Retail banking is the typical one-stop shop for all financial needs. They are the banks found on the High Street and come under a variety of brands. However, what is involved in getting a job in retail banking in the first place? It is not as easy as just filling out an application and hoping for the best. Here we will take a look at some of what is on offer and what candidates can expect from their retail banking experiences.
Job opportunities in the retail banking sector
One of the fastest rising positions within retail banks is that of the mortgage advisor. This is partly thanks to new government schemes that are helping first-time buyers step onto the property ladder and purchase their first home, using public funds and general assistance from a wider pool of resources. Of course, this does not mean candidates can simply show up and be given a mortgage. Advisors will have to advise on and prepare an application for assessment of a candidate's financial suitability to be approved for a mortgage, and this will largely depend on a number of factors: employment stability, credit history, and bank usage history to name a few. It is a varied position that will pose various challenges to those interested in helping people find their homes.
Candidates can sometimes show up inexperienced, but it is becoming increasingly common for candidates to require the CeMAP qualification (Certificate in Mortgage Advice and Practice). It is also not unusual for team leadership or supervisory level experience at a customer service level to be found within job prerequisites. These requirements depend on the employer, so candidates are advised to shop around in order to find the best job to fit their current suitability. More often than not, on-the-job training will be available that leads into the CeMAP, should candidates wish to further progress their careers within the mortgage advisory sector.
Financial services consultant
The ‘face’ of the bank is the financial services consultant. They are the members of staff who open bank accounts, advise customers on their current banking situation and how it can be improved, and generally help out wherever they are needed. Candidates who wish to consider this sort of role will need to possess a wide range of interpersonal skills, since their assignments can vary from first-time bankers through to senior corporate clients and everyone in between. Being able to effectively deal with this sort of range is absolutely vital to success in this role.
Like the mortgage advisor, there are no hard qualifications that candidates will require. However, it is not unusual to have studied business studies, accountancy, or other financial related roles to degree level in order to be considered for the role. Project management skills are also in high demand, so candidates who come equipped with some level of management-style experience on their CV will be looked upon favourably.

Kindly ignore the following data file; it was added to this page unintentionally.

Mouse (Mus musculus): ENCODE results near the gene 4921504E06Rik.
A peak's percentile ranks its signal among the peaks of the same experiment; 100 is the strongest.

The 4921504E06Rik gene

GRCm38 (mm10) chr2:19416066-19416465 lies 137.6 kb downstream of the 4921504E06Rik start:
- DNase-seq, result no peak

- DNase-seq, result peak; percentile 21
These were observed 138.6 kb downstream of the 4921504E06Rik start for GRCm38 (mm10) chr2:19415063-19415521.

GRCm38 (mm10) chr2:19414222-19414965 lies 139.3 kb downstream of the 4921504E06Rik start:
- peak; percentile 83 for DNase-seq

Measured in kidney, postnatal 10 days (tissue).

Auditors help consider the overall credit risk that the bank is posing itself when dealing with clients. This is a more behind-the-scenes position as it does not deal directly with customers, but some debt management tasks may come up from time to time. More often than not, an auditor's key responsibility is to the bank and how the bank can lower its risk to the general public and its shareholders. They will assess customer accounts and investments, in order to determine whether or not any specific segment of their business is posing unnecessary risks to the bank and provide advice for improvement where necessary.
This is generally an experienced position where ACA, ACCA, or IIA qualifications are required. It is usually a good next step for those who are otherwise experienced in low-level customer-facing roles and wish to step up to something of greater importance. Similarly, candidates will need to have experience reading credit portfolios such as when applying for customer credit cards. It certainly is not the easiest role in retail banking, as jobs in auditing will require candidates to deal with some hard pressing facts and figures and intimately deal with those at a more senior corporate level. However, its rewards can be great as progression opportunities are likely to exist due to the visibility and exposure candidates will have to their superiors. It would be a great choice for those looking for a stepping-stone into the highest level corporate positions in finance possible.